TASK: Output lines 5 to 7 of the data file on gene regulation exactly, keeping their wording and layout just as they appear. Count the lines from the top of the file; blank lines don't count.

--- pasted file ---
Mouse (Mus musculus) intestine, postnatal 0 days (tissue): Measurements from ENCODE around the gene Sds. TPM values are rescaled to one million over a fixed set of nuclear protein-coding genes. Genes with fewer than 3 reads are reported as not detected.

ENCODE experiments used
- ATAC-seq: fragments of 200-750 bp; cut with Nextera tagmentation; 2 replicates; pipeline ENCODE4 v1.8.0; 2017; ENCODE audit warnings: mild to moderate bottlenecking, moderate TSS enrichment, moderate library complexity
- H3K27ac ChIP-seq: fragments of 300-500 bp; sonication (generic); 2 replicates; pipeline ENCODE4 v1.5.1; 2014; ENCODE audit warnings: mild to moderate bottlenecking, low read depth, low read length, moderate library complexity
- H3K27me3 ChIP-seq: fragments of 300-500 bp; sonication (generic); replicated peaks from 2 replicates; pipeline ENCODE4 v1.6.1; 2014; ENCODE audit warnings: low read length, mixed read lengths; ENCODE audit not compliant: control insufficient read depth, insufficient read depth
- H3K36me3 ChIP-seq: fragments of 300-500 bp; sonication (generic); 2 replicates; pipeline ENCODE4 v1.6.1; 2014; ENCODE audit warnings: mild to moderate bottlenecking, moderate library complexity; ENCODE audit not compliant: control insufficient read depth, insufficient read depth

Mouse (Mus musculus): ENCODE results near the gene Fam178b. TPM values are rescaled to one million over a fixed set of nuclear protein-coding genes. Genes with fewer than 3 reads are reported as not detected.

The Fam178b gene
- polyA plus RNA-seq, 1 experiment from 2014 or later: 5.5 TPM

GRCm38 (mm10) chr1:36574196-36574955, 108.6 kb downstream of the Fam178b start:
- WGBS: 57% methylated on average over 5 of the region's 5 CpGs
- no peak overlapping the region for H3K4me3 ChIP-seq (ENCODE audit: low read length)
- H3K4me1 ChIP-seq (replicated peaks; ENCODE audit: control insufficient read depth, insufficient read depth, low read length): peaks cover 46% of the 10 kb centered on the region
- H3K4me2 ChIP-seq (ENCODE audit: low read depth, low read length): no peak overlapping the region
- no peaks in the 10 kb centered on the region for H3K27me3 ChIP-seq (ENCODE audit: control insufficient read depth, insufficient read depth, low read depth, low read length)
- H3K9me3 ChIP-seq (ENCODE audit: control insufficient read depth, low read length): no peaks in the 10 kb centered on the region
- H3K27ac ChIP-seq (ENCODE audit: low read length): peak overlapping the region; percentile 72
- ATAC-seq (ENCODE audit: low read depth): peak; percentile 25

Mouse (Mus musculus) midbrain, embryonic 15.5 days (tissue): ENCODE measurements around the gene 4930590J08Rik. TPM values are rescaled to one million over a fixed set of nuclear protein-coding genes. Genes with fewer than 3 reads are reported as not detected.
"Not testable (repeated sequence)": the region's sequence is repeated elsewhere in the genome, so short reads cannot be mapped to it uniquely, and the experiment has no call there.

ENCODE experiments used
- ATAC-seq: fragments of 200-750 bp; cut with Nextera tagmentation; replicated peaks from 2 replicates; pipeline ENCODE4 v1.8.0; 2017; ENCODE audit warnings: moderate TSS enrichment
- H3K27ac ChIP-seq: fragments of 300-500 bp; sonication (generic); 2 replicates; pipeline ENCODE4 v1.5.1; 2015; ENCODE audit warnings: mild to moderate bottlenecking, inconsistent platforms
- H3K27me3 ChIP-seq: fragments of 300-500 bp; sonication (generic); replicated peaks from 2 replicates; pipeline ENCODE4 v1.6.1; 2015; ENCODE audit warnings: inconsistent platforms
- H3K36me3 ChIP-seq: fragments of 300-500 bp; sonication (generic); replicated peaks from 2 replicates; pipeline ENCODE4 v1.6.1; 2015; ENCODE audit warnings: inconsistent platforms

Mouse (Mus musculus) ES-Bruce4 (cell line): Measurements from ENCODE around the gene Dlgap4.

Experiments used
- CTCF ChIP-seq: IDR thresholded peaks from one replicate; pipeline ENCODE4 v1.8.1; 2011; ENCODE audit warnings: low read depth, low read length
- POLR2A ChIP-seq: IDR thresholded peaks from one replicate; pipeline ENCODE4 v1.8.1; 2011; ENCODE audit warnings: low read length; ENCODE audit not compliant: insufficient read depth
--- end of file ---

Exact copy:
- H3K27me3 ChIP-seq: fragments of 300-500 bp; sonication (generic); replicated peaks from 2 replicates; pipeline ENCODE4 v1.6.1; 2014; ENCODE audit warnings: low read length, mixed read lengths; ENCODE audit not compliant: control insufficient read depth, insufficient read depth
- H3K36me3 ChIP-seq: fragments of 300-500 bp; sonication (generic); 2 replicates; pipeline ENCODE4 v1.6.1; 2014; ENCODE audit warnings: mild to moderate bottlenecking, moderate library complexity; ENCODE audit not compliant: control insufficient read depth, insufficient read depth

Mouse (Mus musculus): ENCODE results near the gene Fam178b. TPM values are rescaled to one million over a fixed set of nuclear protein-coding genes. Genes with fewer than 3 reads are reported as not detected.